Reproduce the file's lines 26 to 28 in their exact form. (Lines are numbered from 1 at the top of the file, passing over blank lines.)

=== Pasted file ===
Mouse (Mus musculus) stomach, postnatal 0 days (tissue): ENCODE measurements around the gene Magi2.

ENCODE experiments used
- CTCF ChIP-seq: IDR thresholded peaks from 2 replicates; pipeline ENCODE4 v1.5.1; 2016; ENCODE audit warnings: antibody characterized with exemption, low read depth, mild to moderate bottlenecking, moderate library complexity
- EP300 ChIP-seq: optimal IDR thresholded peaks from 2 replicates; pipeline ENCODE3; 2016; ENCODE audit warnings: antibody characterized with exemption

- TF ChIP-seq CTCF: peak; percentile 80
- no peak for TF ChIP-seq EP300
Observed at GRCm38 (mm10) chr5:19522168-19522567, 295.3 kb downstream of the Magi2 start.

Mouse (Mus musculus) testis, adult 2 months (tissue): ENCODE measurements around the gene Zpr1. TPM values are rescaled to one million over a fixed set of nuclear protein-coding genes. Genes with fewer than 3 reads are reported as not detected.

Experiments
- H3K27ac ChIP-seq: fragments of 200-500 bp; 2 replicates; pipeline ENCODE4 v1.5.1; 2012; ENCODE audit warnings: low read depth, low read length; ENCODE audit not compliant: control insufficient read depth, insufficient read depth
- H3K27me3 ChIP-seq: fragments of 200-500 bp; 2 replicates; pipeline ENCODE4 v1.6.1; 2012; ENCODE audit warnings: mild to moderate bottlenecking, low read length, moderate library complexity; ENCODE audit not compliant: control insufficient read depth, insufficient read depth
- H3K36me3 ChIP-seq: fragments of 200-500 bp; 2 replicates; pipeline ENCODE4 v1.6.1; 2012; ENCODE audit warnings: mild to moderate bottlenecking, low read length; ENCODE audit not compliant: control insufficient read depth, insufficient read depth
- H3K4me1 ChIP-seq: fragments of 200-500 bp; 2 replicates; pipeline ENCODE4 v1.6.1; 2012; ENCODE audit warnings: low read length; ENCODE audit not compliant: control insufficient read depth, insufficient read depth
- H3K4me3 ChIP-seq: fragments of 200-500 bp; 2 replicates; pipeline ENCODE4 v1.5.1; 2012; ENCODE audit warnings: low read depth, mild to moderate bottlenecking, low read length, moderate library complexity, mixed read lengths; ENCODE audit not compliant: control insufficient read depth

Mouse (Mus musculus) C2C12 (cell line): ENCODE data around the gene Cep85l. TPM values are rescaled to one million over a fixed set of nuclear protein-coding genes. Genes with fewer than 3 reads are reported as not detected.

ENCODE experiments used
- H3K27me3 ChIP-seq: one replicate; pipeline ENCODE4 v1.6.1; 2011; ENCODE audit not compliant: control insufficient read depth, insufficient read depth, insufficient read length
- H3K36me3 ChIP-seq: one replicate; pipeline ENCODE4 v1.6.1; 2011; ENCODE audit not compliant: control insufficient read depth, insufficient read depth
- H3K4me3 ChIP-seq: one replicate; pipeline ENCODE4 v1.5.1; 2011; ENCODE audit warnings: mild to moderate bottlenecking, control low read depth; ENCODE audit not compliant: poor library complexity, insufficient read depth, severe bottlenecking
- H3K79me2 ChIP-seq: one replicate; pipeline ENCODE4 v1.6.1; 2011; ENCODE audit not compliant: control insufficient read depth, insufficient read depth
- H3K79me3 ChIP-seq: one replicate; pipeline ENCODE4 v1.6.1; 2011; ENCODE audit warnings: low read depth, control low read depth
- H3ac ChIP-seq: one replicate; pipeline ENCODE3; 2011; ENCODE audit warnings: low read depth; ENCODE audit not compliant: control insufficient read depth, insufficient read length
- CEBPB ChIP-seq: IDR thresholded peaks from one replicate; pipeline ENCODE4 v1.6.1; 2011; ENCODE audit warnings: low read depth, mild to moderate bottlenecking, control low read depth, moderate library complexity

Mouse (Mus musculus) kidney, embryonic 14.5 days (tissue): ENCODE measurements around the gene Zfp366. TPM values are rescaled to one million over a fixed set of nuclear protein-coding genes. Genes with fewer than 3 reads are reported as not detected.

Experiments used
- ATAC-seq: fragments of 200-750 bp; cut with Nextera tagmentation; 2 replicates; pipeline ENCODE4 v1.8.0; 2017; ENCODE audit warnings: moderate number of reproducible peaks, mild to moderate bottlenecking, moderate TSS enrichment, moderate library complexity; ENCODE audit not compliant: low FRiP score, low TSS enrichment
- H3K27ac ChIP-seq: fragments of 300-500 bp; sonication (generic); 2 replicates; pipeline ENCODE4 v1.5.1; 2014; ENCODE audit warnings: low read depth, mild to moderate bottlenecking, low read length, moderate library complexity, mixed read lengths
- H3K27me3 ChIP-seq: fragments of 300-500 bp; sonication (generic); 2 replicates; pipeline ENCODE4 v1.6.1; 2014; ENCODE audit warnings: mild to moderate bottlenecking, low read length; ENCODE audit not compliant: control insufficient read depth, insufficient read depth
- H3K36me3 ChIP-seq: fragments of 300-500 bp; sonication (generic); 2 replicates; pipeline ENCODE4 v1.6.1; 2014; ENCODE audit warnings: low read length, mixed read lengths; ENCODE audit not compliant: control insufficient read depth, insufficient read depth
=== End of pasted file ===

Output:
- ATAC-seq: fragments of 200-750 bp; cut with Nextera tagmentation; 2 replicates; pipeline ENCODE4 v1.8.0; 2017; ENCODE audit warnings: moderate number of reproducible peaks, mild to moderate bottlenecking, moderate TSS enrichment, moderate library complexity; ENCODE audit not compliant: low FRiP score, low TSS enrichment
- H3K27ac ChIP-seq: fragments of 300-500 bp; sonication (generic); 2 replicates; pipeline ENCODE4 v1.5.1; 2014; ENCODE audit warnings: low read depth, mild to moderate bottlenecking, low read length, moderate library complexity, mixed read lengths
- H3K27me3 ChIP-seq: fragments of 300-500 bp; sonication (generic); 2 replicates; pipeline ENCODE4 v1.6.1; 2014; ENCODE audit warnings: mild to moderate bottlenecking, low read length; ENCODE audit not compliant: control insufficient read depth, insufficient read depth